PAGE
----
Sunday, January 21, 2007
Tackling Mahler's Fifth Symphony
npr: Weekend Edition
Saturday. Washington, D.C.: Jan 20, 2007. pg. 1
Scott Simon, host
Marin Alsop, guest
SIMON: We have a quote from Alma Mahler I want to ask you about.
She quoted Gustav Mahler as saying, I am thrice homeless: a native of Bohemia and Austria - that's where he was born - an Austrian among Germans - where he came to live - and as a Jew throughout the world. Everywhere an intruder never welcomed.
Do you detect those feelings in his music?
Ms. ALSOP: Oh, absolutely. Because I think each one of us has a feeling of being an outsider in some way. And that's probably what draws us to art, because it's a way of expressing that sense of isolation and aloneness. And for Mahler, throughout his music, he's constantly trying to bring these two worlds together, whether it's, you know, his religious heritage, or whether it's the fact that he's from a very simple background. And he loves peasant music, and he loves marching bands, and he loves Klezmer music. And how do you integrate that into this elitist music, the art music that he adores so much?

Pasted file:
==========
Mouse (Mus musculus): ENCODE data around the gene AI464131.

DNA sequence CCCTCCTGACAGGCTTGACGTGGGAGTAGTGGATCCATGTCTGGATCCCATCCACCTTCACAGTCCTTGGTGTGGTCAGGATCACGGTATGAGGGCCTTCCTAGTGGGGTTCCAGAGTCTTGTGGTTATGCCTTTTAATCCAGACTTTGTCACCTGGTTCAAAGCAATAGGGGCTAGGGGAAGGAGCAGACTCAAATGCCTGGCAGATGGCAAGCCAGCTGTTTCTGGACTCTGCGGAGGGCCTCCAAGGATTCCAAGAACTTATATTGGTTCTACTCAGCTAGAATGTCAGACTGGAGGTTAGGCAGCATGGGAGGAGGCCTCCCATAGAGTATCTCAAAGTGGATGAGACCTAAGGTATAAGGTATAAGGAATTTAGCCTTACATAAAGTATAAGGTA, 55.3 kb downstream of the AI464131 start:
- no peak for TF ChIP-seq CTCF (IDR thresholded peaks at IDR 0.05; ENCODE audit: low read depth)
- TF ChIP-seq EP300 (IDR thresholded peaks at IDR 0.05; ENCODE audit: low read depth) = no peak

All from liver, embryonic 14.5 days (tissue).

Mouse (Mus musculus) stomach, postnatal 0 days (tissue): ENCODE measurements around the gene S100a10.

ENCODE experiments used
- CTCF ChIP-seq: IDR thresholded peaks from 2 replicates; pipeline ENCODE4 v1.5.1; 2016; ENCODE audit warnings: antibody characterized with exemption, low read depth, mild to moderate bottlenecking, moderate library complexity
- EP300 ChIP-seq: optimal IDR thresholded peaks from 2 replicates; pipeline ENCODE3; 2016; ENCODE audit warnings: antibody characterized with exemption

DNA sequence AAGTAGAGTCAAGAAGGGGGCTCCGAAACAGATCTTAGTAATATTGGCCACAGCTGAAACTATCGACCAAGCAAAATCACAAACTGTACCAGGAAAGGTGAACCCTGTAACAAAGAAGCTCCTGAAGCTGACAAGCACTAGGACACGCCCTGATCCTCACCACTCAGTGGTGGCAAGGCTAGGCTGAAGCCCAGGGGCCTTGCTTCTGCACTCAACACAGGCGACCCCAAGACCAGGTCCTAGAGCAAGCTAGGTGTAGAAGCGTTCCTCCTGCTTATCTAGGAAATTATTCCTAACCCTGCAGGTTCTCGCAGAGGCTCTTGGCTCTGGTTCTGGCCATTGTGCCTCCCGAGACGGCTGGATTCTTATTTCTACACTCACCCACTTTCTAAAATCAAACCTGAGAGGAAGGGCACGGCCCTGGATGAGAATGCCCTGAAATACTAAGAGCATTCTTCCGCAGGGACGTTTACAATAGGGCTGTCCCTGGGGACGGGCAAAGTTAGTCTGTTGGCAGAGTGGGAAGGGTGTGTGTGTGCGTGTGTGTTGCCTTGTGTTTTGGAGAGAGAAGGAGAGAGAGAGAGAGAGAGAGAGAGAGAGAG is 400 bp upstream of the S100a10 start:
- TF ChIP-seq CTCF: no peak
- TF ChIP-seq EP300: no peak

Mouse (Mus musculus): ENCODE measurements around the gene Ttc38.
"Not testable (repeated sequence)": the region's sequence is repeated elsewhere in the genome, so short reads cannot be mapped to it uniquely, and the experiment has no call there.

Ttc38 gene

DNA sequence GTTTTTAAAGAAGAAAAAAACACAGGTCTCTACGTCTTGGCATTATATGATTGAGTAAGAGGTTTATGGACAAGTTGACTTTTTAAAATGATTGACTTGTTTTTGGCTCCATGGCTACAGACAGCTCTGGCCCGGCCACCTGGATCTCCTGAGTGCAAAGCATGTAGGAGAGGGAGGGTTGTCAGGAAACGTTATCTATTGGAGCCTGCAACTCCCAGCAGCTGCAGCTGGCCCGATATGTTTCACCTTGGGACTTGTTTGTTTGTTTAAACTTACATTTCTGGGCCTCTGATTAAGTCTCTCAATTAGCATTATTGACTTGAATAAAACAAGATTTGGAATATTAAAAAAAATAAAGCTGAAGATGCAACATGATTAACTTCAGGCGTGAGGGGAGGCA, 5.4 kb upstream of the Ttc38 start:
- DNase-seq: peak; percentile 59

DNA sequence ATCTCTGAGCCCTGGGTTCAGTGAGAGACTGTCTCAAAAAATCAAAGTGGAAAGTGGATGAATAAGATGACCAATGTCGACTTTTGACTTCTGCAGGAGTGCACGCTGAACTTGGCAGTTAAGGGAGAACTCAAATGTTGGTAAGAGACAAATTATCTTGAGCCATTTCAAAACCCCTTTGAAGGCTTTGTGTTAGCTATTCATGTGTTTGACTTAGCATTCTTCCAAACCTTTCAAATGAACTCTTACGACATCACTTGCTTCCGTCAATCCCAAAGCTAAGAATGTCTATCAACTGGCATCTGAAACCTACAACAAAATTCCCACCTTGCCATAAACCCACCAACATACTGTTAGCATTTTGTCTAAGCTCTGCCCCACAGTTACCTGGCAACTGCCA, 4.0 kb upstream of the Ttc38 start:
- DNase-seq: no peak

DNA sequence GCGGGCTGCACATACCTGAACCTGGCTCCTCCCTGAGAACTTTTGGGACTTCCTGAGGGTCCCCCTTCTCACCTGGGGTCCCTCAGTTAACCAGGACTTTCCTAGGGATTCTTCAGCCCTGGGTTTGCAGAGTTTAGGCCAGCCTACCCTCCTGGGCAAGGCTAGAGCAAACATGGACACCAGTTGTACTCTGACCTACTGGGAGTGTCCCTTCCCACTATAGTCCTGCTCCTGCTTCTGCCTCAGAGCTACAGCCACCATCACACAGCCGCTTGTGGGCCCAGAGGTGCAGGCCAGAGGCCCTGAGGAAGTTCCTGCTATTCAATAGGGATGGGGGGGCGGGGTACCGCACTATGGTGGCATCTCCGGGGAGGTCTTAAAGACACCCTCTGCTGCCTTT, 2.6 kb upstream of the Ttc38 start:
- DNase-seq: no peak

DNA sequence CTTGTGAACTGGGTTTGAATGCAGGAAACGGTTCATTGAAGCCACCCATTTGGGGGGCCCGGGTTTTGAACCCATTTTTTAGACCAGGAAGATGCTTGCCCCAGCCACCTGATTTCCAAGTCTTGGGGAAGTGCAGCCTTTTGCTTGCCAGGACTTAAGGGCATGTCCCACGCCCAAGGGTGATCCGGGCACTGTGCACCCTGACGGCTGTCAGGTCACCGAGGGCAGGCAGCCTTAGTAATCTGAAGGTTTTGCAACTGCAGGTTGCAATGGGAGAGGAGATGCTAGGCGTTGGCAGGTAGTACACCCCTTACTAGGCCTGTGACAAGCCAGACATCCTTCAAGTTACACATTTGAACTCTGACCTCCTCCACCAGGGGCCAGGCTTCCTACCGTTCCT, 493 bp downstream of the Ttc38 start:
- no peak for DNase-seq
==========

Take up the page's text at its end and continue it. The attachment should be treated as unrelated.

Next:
So he's constantly trying to bring these two worlds together. And I think that's why the music of Gustav Mahler is so incredibly relevant to us today, because it's all about conflict and it's all about searching for some kind of faith and some kind of belief system that can transcend a variety of worlds.
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